Daniel Craig to Host

‘Saturday Night Live’

As part of this fall’s James Bond 50th anniversary hoopla, Daniel Craig will host the Oct. 6 edition of “Saturday Night Live” to promote his third outing as 007 in “Skyfall.” Viewers undoubtedly will be treated, if that’s the right word, to at least one Bond skit during the show.

Oct. 5 is — just in case any FYEO reader could possibly have failed to notice — the 50th anniversary of the London premiere of “Dr. No.” The Bond producers have declared the date “Global James Bond Day,” during which numerous events that have no connection with the average Bond fan will take place around the world (i.e., a Christie’s auction of Bond film props in London, the kickoff of a month-long screening of all the films at New York’s Museum of Modern Art, a “Music of James Bond” evening in Hollywood hosted by the Motion Picture Academy*).

“Skyfall,” the 23rd official Eon Productions James Bond movie, will be released Oct. 26 in the U.K. and Nov. 9 in the United States.

At the Academy’s “Music of James Bond” evening Oct. 5, left to right: famed “James Bond Theme” guitarist Vic Flick, lyricist Don Black, event host Jon Burlingame and composer Bill Conti.

[*Something connected with this event is available to all Bond fans, and every real Bond fan will want to get it: the new Oxford University Press book “The Music of James Bond,” written by veteran film music reporter (and FYEO’s former music columnist) Jon Burlingame. Click here to read more and to order a copy.]

‘Bond 22.5’ Gets Surprise Release at London Olympics

For the first time since 1964, James Bond fans will be treated to the release of two new Bond films in the same year, but 2012’s first — making its surprise debut during the July 27 opening ceremonies of London’s Summer Olympics — comes up short in almost every way, and quite literally short in length at less than six minutes.

The shortest Bond film on record had been the previous release, 2008’s “Quantum of Solace,” with a running time of only 106 minutes. That picture also was sadly lacking the accoutrements we’ve come to expect in Bond films, but at least it had the advantages of a feature length, a fairly normal number of actors in its cast, and a plot (such as it was).

The newest film lacks all of that, and more. There’s no title song — but there’s also no title, so this one will have to be referred to in 007 film annals as “Bond 22.5.” The musical score, uninspired and completely forgettable until the late appearance of the classic and ever welcome “James Bond Theme,” is uncredited — but so is everything else in the film. As in the last few Bond pictures, there’s no sign of old favorites such as Moneypenny and Q, and even M is missing this time.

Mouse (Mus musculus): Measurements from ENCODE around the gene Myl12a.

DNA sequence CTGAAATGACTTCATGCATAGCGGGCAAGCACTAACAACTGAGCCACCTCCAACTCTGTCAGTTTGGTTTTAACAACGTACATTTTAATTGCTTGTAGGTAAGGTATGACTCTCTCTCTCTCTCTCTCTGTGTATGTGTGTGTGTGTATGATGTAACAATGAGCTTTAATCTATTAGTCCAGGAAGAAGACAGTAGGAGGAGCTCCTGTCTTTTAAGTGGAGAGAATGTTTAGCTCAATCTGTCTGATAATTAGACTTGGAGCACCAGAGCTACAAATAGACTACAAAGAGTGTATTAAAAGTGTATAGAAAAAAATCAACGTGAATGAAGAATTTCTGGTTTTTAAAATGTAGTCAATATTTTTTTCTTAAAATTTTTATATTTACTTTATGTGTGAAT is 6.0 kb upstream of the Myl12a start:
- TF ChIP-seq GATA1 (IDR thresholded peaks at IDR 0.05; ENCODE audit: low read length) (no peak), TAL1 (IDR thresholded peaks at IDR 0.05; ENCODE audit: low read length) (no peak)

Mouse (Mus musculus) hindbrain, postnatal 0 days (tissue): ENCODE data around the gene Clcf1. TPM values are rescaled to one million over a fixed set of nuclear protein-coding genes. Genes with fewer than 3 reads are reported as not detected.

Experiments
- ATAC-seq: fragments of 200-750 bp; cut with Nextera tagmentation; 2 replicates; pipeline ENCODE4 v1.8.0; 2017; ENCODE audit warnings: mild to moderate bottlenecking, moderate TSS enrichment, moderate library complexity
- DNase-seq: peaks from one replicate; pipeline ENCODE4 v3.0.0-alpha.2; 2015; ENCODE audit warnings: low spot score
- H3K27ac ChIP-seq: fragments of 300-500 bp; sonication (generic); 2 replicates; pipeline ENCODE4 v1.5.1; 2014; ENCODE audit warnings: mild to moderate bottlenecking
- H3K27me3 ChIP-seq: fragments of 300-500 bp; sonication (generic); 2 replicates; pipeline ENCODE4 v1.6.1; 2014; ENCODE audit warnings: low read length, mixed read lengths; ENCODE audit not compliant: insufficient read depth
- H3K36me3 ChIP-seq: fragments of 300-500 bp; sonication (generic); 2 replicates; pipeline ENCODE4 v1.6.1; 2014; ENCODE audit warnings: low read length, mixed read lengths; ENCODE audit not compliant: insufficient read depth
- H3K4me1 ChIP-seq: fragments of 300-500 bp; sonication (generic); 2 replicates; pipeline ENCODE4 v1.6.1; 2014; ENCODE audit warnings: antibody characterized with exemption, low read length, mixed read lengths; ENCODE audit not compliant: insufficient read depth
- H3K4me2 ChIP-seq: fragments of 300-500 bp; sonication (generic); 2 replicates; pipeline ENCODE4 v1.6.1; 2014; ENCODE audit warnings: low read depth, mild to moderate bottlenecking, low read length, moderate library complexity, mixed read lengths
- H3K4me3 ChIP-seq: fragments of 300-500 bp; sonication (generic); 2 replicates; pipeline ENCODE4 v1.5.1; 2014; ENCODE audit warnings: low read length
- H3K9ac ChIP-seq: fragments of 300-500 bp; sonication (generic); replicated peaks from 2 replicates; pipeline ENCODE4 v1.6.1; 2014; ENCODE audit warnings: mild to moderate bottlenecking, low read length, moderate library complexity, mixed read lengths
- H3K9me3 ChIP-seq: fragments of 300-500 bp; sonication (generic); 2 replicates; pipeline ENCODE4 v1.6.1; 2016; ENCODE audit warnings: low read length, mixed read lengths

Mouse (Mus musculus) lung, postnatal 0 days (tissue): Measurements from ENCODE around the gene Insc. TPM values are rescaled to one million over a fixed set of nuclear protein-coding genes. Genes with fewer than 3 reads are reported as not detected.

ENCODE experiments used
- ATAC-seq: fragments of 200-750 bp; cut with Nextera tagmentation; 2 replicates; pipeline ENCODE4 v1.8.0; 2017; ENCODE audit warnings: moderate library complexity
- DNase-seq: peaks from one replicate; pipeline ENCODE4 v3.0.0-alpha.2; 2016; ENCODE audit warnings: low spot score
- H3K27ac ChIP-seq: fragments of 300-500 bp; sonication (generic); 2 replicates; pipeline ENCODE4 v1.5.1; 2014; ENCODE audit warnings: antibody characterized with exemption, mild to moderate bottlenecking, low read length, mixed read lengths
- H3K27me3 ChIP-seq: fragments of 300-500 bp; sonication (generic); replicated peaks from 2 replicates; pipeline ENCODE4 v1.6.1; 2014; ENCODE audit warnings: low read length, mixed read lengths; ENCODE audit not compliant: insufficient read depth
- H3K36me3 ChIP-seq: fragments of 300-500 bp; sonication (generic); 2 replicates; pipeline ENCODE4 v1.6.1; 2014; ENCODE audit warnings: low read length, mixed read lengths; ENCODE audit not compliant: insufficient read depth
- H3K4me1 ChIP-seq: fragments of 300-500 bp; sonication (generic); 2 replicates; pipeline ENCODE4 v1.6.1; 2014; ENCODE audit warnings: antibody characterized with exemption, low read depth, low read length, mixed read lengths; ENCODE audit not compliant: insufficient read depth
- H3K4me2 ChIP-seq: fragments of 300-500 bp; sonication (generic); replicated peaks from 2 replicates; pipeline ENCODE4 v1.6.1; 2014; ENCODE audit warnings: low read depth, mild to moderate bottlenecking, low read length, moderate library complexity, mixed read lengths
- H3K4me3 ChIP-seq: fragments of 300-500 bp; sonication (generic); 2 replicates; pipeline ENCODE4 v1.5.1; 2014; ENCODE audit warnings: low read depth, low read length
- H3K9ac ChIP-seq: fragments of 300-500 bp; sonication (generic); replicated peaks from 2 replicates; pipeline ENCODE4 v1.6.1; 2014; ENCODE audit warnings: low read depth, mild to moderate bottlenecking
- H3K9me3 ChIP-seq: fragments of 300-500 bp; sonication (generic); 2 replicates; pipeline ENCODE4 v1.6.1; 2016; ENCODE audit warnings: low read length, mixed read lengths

Daniel Craig returns as Bond, looking ever more at home in the role that many viewers once thought him particularly ill-suited for. But in a spectacularly odd decision by the filmmakers, there is only one other major character in the picture, and she is neither the customary super-villain nor in any way a “Bond girl.”

Plotting in this one also seems to have returned to the simpler Roger Moore Bond era of spectacular stunts and little else, or in this case one stunt and nothing else. But what a stunt, and what a case of stunt-casting: In a major coup that was kept totally hush-hush before release, the producers signed the United Kingdom’s reigning monarch, Queen Elizabeth II, to play opposite Craig.

The crisply directed but clearly undernourished screenplay has Bond delivered to Buckingham Palace and swiftly ushered to an inner chamber where he comes face to face with the queen. Elizabeth, it must be noted, does an excellent job of playing herself, but in casting her as the queen, the producers passed up the opportunity to brand her with a memorably Bondian name such as Corgis Galore.

With minimal dialogue and no expository briefing scene, Bond and the queen quickly depart the palace grounds in a helicopter and fly across London to the Olympics site where, in a surprise twist, they both leap from the copter and parachute into the newly constructed Olympics stadium, floating to earth on canopies that unfurl into Union Jacks. (An insider who requested anonymity said the parachutes had been in storage since 1977, when the second unit on “The Spy Who Loved Me” captured the opening stunt for that film in one take.)

Exactly how the latest mortal threat to the Commonwealth was thwarted by the queen jumping from a helicopter with agent 007 is left unexplained, but it made for a crowd-pleasing finale. We can only hope that the filmmakers were more on top of their game for this year’s second Bond film, coming out in November under the title “Skyfall.”

Long Awaited ‘Dark Shadows’ Movie Just Another Burton-Depp Joke

HOLLYWOOD, March 15 — Today’s release of the trailer for “Dark Shadows,” a Tim Burton film adaptation of the beloved old spooky TV serial, revealed what fans of the show should have suspected all along: Burton and his frequent collaborator Johnny Depp have not created a stylish film update of the show but have instead made a bizarre comedy that ridicules it.

Depp’s appearance in the key role of 18th-century vampire Barnabas Collins, already revealed in a number of stills from the film, is thus explained. The pasty white skin, the Nosferatu fingernails, the Barnabas bangs seen on original star Jonathan Frid but drawn out to absurd length on Depp — it’s all a joke. And Depp’s Barnabas doesn’t pose as a long-lost cousin from England. Released from his coffin into the 20th century, he marches right up to the house and informs members of the Collins family that he’s their 200-year-old vampire ancestor and he’s moving back in.

Johnny Depp as Barnabas Collins